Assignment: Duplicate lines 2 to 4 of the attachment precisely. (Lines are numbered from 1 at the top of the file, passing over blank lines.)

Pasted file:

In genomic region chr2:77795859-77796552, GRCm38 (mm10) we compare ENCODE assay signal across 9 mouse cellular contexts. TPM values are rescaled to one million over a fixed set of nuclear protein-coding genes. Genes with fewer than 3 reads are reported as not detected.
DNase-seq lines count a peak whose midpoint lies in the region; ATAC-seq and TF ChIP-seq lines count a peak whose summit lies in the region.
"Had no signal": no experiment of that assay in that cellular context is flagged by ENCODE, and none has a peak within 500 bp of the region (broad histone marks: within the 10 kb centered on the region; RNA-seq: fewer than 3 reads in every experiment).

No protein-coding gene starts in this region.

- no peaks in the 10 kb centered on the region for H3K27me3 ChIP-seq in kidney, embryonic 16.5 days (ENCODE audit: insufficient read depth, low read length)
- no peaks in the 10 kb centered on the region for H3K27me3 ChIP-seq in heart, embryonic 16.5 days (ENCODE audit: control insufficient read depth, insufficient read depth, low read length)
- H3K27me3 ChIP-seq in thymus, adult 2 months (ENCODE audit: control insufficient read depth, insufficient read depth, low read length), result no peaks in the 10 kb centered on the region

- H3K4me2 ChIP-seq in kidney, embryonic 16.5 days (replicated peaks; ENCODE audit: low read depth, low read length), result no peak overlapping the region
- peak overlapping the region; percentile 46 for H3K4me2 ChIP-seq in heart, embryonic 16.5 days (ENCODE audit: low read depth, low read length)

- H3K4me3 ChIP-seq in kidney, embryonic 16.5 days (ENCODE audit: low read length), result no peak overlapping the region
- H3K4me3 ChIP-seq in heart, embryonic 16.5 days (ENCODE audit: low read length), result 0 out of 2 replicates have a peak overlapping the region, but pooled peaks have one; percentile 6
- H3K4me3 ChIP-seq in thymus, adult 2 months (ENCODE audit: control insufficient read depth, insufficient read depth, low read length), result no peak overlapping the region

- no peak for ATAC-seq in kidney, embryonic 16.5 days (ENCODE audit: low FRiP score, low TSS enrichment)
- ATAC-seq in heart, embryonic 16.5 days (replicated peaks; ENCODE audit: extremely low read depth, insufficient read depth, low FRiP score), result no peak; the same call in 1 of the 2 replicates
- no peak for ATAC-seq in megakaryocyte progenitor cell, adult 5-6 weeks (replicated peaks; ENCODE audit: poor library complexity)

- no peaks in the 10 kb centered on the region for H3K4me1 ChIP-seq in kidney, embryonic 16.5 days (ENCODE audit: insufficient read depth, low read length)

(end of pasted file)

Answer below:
DNase-seq lines count a peak whose midpoint lies in the region; ATAC-seq and TF ChIP-seq lines count a peak whose summit lies in the region.
"Had no signal": no experiment of that assay in that cellular context is flagged by ENCODE, and none has a peak within 500 bp of the region (broad histone marks: within the 10 kb centered on the region; RNA-seq: fewer than 3 reads in every experiment).

No protein-coding gene starts in this region.